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Re: The Awards: Best network service provider security architecture
- From: Sean Donelan
- Date: Tue Jan 21 16:57:14 2003
If you have done a good job negotiating Item 1, item 3 is redundant. On
the other hand if you have choosen a crappy backbone in Item 1, using
VPN/SSL/whatever to secure your packets won't help delay or nondelivery
On Tue, 21 Jan 2003, Owen DeLong wrote:
> I absolutely agree with Item 3. Sure, IP itself doesn't protect against
> those things, but if a BN doesn't provide service without delay,
> or nondelivery of otherwise adequately protected information (valid
> then the BN isn't very useful.
> If I met all the other criteria here, but blackholed half the traffic, my
> BN wouldn't be very good.
> --On Tuesday, January 21, 2003 15:07 -0500 Sean Donelan <firstname.lastname@example.org>
> > I've been looking at a lot of different technical security architectures
> > for network providers. Obviously many providers keep their security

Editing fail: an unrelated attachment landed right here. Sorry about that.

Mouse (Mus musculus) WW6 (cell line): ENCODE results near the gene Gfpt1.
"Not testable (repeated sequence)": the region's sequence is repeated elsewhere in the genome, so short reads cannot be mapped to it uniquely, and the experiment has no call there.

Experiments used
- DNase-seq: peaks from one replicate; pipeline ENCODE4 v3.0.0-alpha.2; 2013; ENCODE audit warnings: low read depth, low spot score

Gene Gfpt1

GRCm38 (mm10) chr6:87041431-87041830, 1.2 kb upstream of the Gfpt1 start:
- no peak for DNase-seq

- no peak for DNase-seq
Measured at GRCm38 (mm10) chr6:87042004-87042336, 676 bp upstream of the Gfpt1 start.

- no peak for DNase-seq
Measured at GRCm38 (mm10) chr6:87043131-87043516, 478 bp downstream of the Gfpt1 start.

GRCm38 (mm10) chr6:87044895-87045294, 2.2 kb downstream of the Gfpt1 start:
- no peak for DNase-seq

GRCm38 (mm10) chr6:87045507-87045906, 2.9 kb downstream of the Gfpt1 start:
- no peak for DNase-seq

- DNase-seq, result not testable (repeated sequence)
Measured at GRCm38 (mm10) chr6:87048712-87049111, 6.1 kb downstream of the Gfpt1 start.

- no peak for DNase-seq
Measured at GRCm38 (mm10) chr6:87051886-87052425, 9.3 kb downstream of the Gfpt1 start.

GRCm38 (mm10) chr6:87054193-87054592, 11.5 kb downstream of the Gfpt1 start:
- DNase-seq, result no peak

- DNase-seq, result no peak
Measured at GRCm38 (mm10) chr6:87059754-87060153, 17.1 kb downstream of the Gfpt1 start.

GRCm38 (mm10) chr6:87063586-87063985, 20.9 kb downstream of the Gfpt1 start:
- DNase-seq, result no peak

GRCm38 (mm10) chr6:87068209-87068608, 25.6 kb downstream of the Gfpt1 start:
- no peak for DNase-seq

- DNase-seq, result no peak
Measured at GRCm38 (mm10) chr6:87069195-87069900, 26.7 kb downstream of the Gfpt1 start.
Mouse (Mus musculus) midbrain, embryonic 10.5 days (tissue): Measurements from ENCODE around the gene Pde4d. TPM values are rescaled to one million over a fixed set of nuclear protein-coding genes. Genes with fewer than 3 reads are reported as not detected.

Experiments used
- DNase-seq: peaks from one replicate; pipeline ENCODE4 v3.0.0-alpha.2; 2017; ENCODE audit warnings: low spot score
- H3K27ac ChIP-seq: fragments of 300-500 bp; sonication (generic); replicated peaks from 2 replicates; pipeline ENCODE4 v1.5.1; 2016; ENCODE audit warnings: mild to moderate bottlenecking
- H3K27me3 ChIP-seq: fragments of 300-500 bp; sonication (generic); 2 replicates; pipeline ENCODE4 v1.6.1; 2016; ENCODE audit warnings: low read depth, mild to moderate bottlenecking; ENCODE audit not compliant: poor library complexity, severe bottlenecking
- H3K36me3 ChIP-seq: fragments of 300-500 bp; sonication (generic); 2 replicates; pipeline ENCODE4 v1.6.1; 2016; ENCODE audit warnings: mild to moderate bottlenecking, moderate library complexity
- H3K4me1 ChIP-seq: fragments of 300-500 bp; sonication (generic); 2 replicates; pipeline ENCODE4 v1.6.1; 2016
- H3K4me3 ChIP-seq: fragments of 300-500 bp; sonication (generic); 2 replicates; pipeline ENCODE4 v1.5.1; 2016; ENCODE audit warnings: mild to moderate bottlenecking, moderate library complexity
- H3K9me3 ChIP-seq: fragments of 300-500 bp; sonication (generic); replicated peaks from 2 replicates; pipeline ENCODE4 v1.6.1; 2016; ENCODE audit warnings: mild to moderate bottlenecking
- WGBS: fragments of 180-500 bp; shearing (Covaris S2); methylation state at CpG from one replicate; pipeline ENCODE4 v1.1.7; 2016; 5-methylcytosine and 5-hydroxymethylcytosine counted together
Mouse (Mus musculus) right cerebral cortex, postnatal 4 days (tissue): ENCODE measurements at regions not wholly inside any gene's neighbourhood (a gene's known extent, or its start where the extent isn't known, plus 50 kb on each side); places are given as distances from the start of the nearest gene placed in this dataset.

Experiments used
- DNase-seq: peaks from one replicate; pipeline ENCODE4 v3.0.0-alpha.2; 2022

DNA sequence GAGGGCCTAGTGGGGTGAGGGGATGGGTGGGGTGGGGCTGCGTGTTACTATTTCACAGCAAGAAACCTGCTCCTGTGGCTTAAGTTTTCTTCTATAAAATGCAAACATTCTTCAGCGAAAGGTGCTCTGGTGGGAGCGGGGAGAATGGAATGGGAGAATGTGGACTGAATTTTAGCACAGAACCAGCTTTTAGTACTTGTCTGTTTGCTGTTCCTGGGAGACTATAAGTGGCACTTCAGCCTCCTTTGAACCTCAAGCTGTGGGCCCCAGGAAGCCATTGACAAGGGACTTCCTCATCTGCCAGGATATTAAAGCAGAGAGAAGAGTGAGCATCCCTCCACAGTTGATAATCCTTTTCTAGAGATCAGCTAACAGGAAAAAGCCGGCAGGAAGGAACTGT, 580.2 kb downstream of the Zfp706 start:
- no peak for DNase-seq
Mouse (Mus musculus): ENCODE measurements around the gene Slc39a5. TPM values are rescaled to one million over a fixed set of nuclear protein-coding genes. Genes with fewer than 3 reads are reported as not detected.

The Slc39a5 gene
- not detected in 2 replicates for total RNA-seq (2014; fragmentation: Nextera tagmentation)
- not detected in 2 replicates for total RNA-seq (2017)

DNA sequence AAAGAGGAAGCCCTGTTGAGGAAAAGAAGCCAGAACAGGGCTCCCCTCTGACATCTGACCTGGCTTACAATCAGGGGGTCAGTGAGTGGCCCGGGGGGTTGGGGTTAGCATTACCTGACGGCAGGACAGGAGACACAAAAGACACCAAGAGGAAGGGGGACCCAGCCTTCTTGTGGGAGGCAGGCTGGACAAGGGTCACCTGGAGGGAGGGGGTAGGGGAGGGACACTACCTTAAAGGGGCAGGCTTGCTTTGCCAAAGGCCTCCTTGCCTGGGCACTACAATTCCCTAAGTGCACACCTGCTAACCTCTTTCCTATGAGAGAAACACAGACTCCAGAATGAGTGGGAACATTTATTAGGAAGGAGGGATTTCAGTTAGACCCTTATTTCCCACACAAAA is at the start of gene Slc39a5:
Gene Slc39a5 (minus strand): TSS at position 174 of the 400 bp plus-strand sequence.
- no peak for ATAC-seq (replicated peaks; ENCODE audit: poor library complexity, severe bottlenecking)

> > secret, so they may or may not have a decent security architecture.
> > Nevertheless there is still a lot of good information available from
> > government agency networks, academics and vendors.
> > The best network service provider security architecture document
> > First Place: Information Assurance Technical Framework
> > Second Place: The ESNET unclassified Security Plan
> > Third Place: University of Washington Network Security Credo
> >> From the IATF document http://www.iatf.net/
> > 5.1 Availability of Backbone Network
> > I would disagree about item #3, IP is a datagram service, and does not
> > protect against delay or packet drops (see item #1). Otherwise this is a
> > decent list of functional security requirements for most Internet
> > backbone providers. Its short, but covers the big items.
> > 1. BNs must provide an agreed level of responsiveness, continuity of
> > service and resistance to accidental or intentional corruption of the
> > communications service. (The agreement is between the owners of the
> > network and the users of the network.)
> > 2. BNs are not required to provide security services of user data
> > (such as confidentiality and integrity)that is the user's
> > responsibility.
> > 3. BNs must protect against the delay, misdelivery, or nondelivery of
> > otherwise adequately protected information.
> > 4. BNs, as a part of the end-to-end information transfer system, must
> > provide the service transparently to the user.
> > 5. As part of the transparency requirement, the BN must operate
> > seamlessly with other backbones and local networks.